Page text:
• We note, however, that South Carolina regulators would in any case have required that customers receive the tax benefit from SCANA’s write-down last year of the $3.5 billion of NND capex already recognized in SCANA’s rate base. The value of the corresponding tax deduction, or $1.3 billion in tax savings, would have given rise to an equivalent deferred tax liability on SCANA’s books. This deferred tax liability would have been offset by regulators against the $3.5 billion of NND PP&E on the asset side of SCANA’s balance sheet, reducing SCANA’s net rate base in the Summer project to $2.2 billion. This $1.3 billion decrease in SCANA’s net NND rate base would have commensurately reduced its revenue and thus its future collections from its ratepayers.
    • Dominion is in essence offering to make the $1.3 billion in tax savings available to SCANA’s customers immediately, through its upfront cash payment, but at a cost: regulatory recognition of the full $3.5 billion in SCANA’s NND rate base. To quote Dominion’s CFO, Mark McGettrick, during yesterday’s investor conference call, “In terms of [NND] rate base, … the number is about $3.5 billion, [that] is what you should model going forward in terms of what’s in the nuclear rate base. Now again, that [is net of] what we would write off that’s CWIP.” The implication of this proposal is that SCANA will be allowed to recover from ratepayers an additional $1.3 billion of rate base over time, plus its allowed return on rate base at an estimated weighted average pre-tax cost of capital of ~9.7%. The $1.3 billion cash payment offered by Dominion is thus, in effect, a loan to ratepayers to be recovered over 20 years in higher electricity rates and carrying an effective interest rate of 9.7%.
  • A second key fact is that the savings to SCANA’s electric ratepayers from passing through the benefit of the new, lower corporate tax rate (estimated by Dominion during yesterday’s conference call at ~1.5% of SCANA’s current electricity revenues) are also consistent with restoring SCANA’s electric revenues to the level necessary for it to earn its allowed ROE on electric rate base.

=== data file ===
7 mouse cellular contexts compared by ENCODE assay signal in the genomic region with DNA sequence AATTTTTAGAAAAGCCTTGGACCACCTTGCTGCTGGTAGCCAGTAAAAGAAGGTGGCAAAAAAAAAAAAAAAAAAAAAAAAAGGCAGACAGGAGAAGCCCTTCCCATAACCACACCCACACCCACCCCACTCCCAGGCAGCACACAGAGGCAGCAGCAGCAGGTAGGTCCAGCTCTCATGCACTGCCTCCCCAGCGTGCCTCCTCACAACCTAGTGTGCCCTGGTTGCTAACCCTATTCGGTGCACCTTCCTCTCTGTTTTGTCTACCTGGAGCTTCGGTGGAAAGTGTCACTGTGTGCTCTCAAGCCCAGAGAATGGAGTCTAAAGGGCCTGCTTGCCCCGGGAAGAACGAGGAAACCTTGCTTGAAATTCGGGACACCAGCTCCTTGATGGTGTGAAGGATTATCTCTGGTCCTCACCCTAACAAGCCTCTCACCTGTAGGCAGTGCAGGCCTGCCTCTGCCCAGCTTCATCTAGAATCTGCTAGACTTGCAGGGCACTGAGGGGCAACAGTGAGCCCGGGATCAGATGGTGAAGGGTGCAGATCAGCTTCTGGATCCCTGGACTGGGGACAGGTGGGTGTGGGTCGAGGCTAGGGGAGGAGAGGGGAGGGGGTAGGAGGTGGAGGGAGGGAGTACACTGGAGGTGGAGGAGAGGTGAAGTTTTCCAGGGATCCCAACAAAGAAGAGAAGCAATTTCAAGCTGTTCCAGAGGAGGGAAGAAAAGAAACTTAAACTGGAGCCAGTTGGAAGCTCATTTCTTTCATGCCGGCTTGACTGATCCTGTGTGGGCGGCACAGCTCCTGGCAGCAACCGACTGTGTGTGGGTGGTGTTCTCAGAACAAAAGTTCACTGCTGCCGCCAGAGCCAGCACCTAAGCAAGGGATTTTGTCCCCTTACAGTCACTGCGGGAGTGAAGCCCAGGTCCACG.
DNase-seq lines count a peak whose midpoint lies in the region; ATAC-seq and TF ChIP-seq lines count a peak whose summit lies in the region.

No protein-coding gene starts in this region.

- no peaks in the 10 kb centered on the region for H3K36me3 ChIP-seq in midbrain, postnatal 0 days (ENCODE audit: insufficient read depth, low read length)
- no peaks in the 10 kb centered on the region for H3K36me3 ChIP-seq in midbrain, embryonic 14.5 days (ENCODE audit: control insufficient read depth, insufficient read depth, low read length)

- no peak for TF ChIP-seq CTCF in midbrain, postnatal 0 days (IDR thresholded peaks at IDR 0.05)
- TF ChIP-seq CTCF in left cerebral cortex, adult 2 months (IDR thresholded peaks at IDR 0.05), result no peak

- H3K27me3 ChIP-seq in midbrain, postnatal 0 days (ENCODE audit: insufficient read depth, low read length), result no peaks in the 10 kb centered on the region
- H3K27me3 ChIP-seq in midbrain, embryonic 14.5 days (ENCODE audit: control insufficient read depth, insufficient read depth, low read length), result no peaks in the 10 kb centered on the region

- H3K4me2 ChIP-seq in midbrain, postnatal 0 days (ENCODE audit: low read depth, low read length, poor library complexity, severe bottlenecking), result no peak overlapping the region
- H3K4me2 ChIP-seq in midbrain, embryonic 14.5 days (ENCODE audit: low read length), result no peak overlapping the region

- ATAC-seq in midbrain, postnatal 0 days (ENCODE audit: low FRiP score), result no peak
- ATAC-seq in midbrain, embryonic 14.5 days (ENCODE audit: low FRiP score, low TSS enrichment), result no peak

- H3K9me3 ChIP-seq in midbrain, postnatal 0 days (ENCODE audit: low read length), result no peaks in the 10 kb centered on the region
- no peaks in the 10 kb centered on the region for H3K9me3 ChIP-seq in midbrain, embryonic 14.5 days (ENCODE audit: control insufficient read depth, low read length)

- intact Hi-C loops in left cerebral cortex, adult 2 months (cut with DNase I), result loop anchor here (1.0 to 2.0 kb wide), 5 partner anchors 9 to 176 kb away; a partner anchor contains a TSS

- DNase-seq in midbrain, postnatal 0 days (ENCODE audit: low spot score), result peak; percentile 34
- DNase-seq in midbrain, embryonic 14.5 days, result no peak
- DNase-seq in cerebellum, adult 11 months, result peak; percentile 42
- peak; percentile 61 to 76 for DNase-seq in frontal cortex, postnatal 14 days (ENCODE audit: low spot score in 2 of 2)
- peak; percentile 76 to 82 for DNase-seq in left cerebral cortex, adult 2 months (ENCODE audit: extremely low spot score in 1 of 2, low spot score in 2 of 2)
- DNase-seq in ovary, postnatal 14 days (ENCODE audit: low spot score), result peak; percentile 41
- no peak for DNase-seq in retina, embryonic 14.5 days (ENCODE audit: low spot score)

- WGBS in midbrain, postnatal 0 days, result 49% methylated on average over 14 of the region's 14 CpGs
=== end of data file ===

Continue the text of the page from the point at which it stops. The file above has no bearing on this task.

• Per SCANA’s November 6th investor presentation at the Edison Electric Institute Conference, South Carolina Electric & Gas (SCE&G) under-earned its allowed ROE of 10.25% over the 12 months ending September 30th, 2017, delivering only an 8.97% return on its non-NND rate base of some $5.3 billion. Fortunately for SCANA, at the new, lower 21% tax rate, SCE&G could earn its 10.25% allowed ROE on non-NND rate base even with a decrease in its revenue requirement of ~$20 million. More importantly, the revenue required to allow SCE&G to earn its full allowed ROE of 10.5% on its NND rate base of $3.5 billion would be ~$51 million lower at the new tax rate of 21% than it would be under the old tax rate of 35%, on which SCANA’s rates are currently calculated. (See Exhibit 1.) Thus, the total change in SCANA’s electric revenue requirement consistent with (i) delivering to customers the benefit of the new lower tax rate, and (ii) achieving its allowed ROE on electric rate base is an annual reduction of some $52 million, or the equivalent of 2.0% of SCANA’s annual regulated electricity revenues. Even after this rate reduction, the earnings gain to SCANA, due to the benefit of sharply lower taxes, is ~$33 million annually.
    • Furthermore, Dominion’s offer of a 1.5% reduction in SCANA’s electricity revenues, and attributed by it to the impact of lower corporate taxes, is equivalent to only $40 million per year, materially lower than the revenue reduction of ~$70 million calculated above. We believe that Dominion’s proposal, rather than pass through these additional savings, is retaining them in the revenue requirement for the NND rate base in order to allow for the recovery of that investment in 20 years.